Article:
Conference notes: ASC 2020

OpenAPI Initiative’s API specifications conference (ASC) was the first payed event I’ve attended. Usually I watch free online events or past videos available on YouTube or Vimeo, but this time I decided to bite my inner Scrooge McDuck since there were relevant topics and price was reasonable.

And I didn’t regret it! I would love to attend offline or online future event: community is golden. There were tons of activity and discussions. The obvious example was day two keynote where the discussion in the chat was almost (if not more) as active as the streamed panel discussion.

The recurring theme in all breakout sessions was API governance. I found it funny that many participants said that they try to avoid the word “governance” because it scares or alienates developers. In the case of my current company, all our work is about giving customers means to do information governance. And while we certainly need to become better at governing some of our own processes, at least we’re not scared of the word.

Talks that caught my attention (aside from keynotes):

  • Bridging Systems and Subcultures: A Swagger Origin Story - Zeke Sikelianos, GitHub
    • Was distracted by work for the first half of talk, so I’d want to rewatch it.
  • Communicating Warning Information in HTTP APIs - André Cedik,
    • Schedule conflict; definitely to watch later.
  • Open APIs Wide Open - David Biesack, Apiture
    • Explains the power of x- in OpenAPI definition docs.
  • Managing API Specs at Scale - Jay Dreyer, Target Corporation
    • Inspiring to see how big companies govern their APIs; and you know, that’s not a rocket science, someone just have to do it!
  • From 0 to OpenAPI: Describing a 10-year old API with OpenAPI @ GitHub - Marc-André Giroux & Andrew Hoglund, GitHub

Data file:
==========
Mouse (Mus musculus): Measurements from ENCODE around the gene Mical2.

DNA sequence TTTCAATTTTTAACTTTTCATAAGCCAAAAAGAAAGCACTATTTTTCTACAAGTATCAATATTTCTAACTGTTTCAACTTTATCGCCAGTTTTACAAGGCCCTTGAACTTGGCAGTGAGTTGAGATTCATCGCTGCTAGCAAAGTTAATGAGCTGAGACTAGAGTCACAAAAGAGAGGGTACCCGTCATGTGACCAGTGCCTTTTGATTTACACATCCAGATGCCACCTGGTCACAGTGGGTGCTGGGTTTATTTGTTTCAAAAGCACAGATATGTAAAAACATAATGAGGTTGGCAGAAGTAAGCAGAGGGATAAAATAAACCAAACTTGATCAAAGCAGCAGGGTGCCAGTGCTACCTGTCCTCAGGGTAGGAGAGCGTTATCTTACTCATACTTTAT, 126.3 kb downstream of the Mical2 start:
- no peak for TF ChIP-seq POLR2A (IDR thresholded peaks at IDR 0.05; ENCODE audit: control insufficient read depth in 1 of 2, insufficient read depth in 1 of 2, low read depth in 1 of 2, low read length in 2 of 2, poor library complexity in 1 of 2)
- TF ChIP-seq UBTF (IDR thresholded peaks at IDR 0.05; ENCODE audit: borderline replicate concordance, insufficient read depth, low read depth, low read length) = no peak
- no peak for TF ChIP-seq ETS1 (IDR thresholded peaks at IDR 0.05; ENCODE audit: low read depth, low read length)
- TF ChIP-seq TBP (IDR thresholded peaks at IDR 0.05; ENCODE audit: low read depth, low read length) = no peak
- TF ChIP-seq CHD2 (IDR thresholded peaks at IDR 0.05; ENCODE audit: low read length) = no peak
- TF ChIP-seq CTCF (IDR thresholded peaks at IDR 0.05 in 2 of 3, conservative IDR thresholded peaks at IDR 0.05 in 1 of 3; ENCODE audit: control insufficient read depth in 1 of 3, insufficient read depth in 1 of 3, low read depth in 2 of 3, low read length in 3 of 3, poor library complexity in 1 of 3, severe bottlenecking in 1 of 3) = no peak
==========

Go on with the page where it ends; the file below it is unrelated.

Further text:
• Schedule conflict; definitely to watch later.
  • Going AsyncAPI: The Good, The Bad, and The Awesome - Ben Gamble, Ably
    • I expected a bit more in depth explanation of practical usage for this specification, but it was still useful.
  • JSON Schema At Home in the OpenAPI Specification - Core concepts, Vocabularies, and Drafts for 2020 - Ben Hutton, JSON Schema
    • Rewatch and rewatch and rewatch: OpenAPI and JSON Schema are going to be compatible soon (yay!)
  • Create Delightful SDKs from OpenAPI - Lorna Mitchell, Vonage
    • In short, do not ship auto-generated clients. It’s like… deploying auto-generated servers.
  • The Augmented API Design Reviewer - Arnaud Lauret, Natixis
    • I’m a fan of Arnaud: his book sits on my table and his presentations are probably the best I’ve ever seen (visually and informationally).
  • The Vocabulary of APIs: Adaptive Linting for API Style Detection and Enforcement - Tim Burks, Google Nicole Gizzo, Google
    • Schedule conflict; definitely to watch later.
  • Contract as Code as Contract: Using Rust to Unify Specification and Implementation - Adam Leventhal & David Pacheco, Oxide Computer Company
    • Schedule conflict; definitely to watch later.
  • Contracts for Collaboration Driven Development - Alianna Inzana, SmartBear
    • Schedule conflict; definitely to watch later.
  • Get Rid of CRUD: Revealing Intent With Your API - Michael Brown, Microsoft
    • The talk that got me into the conference in the first place: this is what part of our development team is working on right now. Kudos to Michael for explaining me bits of it before the conference!
  • Don’t Make It Hard for Us! What Makes a “Good” API? - Matthew Adams & Carmel Eve, endjin
    • Good conversational session for chat, felt almost like a panel.
  • API Specification and Microservices Communication Patterns with gRPC - Kasun Indrasiri, WSO2 & Danesh Kuruppu, WSO2
    • You may have noticed it already, but even though the conference was organized by OpenAPI Initiative, all types of specifications were covered and gRPC is one of them.

Other stuff to mention:

  • Got my first conference t-shirt! It’s even the right size xD
  • There were some technical hiccups, the first day I missed starting several minutes in each session.
  • Surprisingly, there were several people from Montreal and Quebec. Local testing community seems to be way less active.

Oh, right, my usual rubric, whining about testers:

  1. Amusing (or not) observation: there was no “tester” option in the event registration form. Developers, managers, marketing, DevOps, whatever. But no testers. Oops.
  2. When people talk about API governance, they usually mention developers, product managers, tech writers. But almost never testers. I wonder why?
  3. Gotcha, no whining here! I’ve met a like-minded tester! She was quite active, and I was able to deduce that she was a tester just by the questions she posted. Can’t deny, there is a certain “world view” you get by wearing this hat long enough. The despair.